Mobile money is a service which permits customers to obtain access to financial services employing cellular devices by dialing Unstructured Supplementary Service Data (USSD) codes. USSD is a low tech communications protocol for mobile communication technology which is used to send text between mobile telephones and an application program in the mobile network that does not require users to have access to the internet. The use of USSD is prevalent and widespread in Africa and Asia, despite the growing popularity of smartphones. In countries where there is need to bridge the gap with the poor and the financially excluded, the use of USSD is even more prevalent because of its offline capabilities, low cost and availability on basic feature phones which consume very low battery power. Mobile money technology which enables users to store, send and receive money without the transactions entailing the use of bank accounts is a strategic tool for financial inclusion in Cameroon.
It is fair to say Mobile money technology has disrupted the financial sector in sub-saharan African countries and fueled the social-economic transformation in many of these countries, notably Cameroon. As evidence, in 2021 the number of registered mobile money users in sub-saharan Africa rose to 548 million users, a 12% year-on-year increase with a transaction value of US$490bn and the volume of transaction for that year sitting at 27.4 billion transactions. In Cameroon, a significant positive impact has been observed with small and medium-sized enterprises (SMEs) where mobile money payment and receipt services contributed to the order of 73% of the total variance in the turnover of the SMEs in Douala after they had begun to use the technology.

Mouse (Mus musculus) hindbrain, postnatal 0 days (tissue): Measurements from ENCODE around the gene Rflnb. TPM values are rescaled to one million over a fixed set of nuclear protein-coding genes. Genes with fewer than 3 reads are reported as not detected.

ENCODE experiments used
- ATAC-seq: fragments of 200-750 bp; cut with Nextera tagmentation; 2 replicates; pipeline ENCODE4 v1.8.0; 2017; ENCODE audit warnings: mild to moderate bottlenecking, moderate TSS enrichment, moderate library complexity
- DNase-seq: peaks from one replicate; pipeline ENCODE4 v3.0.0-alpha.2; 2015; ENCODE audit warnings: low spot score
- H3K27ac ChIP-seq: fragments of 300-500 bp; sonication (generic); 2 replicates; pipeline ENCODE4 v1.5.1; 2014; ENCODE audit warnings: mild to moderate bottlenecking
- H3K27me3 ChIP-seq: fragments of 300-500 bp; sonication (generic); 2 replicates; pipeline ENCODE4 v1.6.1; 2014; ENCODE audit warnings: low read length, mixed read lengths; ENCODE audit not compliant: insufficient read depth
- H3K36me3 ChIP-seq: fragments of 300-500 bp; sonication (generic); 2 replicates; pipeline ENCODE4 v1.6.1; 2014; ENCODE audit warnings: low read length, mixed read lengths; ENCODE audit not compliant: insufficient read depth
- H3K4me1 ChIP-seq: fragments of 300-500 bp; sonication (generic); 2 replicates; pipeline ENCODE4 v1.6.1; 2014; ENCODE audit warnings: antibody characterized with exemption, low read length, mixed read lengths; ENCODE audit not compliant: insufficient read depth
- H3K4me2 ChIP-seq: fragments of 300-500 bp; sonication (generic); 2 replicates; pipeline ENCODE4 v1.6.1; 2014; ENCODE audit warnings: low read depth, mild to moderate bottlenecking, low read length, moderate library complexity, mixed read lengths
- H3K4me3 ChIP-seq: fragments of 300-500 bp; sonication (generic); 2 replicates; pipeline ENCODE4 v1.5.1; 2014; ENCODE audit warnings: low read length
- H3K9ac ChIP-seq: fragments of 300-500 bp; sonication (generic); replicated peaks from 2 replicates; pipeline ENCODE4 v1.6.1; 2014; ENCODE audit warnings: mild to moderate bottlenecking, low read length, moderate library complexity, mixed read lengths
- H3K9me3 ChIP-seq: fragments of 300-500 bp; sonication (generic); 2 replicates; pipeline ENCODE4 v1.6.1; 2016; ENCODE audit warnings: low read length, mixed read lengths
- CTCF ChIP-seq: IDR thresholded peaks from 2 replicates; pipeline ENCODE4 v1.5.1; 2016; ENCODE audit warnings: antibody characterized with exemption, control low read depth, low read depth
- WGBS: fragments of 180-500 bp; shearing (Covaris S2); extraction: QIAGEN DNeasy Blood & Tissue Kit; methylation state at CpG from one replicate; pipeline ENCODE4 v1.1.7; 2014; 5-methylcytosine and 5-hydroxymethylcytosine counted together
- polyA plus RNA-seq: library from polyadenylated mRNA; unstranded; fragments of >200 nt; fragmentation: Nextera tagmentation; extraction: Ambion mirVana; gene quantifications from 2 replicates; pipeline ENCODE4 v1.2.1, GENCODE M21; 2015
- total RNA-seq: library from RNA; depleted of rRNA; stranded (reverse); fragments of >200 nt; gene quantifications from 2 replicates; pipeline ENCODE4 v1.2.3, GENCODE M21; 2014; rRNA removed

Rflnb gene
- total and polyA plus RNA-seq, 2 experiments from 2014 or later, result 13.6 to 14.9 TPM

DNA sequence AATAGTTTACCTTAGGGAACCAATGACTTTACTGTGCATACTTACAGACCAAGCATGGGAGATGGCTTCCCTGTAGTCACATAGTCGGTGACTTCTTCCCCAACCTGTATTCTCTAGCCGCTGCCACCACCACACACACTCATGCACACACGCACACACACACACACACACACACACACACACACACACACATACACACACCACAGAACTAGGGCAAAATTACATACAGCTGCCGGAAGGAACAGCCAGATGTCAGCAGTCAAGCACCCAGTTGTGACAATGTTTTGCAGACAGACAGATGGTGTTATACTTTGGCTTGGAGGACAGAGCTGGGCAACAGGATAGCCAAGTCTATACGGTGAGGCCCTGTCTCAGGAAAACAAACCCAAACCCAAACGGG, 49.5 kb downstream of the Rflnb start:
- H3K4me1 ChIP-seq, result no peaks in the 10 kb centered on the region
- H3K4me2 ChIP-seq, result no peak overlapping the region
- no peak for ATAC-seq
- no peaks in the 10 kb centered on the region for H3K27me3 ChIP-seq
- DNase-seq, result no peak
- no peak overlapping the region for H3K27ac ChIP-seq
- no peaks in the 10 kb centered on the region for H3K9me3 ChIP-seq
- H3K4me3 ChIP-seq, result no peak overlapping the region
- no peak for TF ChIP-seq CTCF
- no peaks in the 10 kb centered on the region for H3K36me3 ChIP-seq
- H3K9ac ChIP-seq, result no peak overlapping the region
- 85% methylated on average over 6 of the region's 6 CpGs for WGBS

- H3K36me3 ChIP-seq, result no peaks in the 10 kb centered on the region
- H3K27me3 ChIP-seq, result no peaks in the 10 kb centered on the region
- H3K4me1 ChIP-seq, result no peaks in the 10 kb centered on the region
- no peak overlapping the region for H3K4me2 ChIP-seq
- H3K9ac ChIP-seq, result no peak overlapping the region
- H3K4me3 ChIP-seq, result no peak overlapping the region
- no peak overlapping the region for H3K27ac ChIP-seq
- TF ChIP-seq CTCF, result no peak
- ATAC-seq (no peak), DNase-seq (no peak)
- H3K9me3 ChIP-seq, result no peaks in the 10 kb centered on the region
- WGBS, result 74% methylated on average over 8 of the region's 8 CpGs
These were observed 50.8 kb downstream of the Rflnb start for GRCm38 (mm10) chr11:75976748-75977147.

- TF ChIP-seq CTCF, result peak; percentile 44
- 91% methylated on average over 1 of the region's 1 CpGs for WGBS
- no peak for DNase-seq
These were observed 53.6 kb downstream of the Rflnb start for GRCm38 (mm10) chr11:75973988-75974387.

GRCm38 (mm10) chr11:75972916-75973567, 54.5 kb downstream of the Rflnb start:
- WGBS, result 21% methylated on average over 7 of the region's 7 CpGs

96% of Cameroon population is covered by mobile GSM network (2G and above) – GSMA Mobile Connectivity Index 2019 –. Thus making Cameroon a high candidate to use Mobile Money in order to accelerate financial inclusion. In Cameroon, holding a mobile money account significantly influences the facilitation of access to financial services for households.
However, cyber threats pose a major concern to the health of Mobile money. For instance, in 2017, cybercrime in mobile-based transactions costs businesses an estimate of $140 million per year in Africa. In Cameroon, the National Agency of Telecommunication (NAT) has valued the loss due to mobile money and bank attacks at 6bn Fcfa in 2019 alone  and the loses continue to grow. To take full advantage of the capabilities of Mobile money platforms and to extend the services, most third-party providers and clients often use an Application Programmable Interface (API) to integrate with Mobile Money platform. At the same time however, we found out in previous reports that organizations in West and Central Africa are not usually fully aware of the security risks of the technologies they deploy and the cybersecurity skills gaps they may have. Because of the strategic importance of mobile money to financial inclusion in Cameroon, there is therefore a need to study if there are any cybersecurity risks and threats to consumers in the use and implementation of APIs in the mobile money ecosystem.
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